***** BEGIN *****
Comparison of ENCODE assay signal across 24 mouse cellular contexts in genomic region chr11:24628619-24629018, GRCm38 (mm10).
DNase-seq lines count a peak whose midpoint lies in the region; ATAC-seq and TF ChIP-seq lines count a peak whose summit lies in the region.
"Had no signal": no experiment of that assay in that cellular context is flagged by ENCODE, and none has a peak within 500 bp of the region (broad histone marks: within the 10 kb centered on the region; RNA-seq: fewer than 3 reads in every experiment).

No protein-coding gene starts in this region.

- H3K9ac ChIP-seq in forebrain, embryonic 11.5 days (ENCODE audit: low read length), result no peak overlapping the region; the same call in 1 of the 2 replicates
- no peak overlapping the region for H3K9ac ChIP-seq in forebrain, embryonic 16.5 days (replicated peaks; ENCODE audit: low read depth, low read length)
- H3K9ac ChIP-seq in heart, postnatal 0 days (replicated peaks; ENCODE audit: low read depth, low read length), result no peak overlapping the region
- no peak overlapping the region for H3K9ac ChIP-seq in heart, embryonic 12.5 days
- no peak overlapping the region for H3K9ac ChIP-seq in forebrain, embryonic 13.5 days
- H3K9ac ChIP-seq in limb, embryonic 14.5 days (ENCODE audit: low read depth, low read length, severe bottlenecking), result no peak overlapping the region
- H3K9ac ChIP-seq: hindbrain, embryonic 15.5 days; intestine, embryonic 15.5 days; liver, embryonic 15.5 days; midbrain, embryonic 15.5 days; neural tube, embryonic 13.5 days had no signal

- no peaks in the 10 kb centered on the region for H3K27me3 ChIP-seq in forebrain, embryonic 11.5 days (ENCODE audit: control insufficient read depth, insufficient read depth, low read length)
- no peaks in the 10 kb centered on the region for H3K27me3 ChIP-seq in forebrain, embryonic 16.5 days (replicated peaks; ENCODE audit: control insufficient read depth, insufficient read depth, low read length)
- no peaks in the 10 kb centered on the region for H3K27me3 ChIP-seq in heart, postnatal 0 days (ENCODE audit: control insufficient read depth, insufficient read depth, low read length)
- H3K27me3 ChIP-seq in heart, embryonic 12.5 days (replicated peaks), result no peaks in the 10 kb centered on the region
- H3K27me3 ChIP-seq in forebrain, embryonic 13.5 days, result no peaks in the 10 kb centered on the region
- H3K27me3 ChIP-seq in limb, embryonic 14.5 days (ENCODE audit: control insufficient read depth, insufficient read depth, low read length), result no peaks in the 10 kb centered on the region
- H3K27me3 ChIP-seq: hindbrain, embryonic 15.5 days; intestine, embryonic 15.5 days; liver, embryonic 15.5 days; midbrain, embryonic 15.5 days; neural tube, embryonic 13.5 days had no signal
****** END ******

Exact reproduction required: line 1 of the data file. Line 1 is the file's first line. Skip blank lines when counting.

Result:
Comparison of ENCODE assay signal across 24 mouse cellular contexts in genomic region chr11:24628619-24629018, GRCm38 (mm10).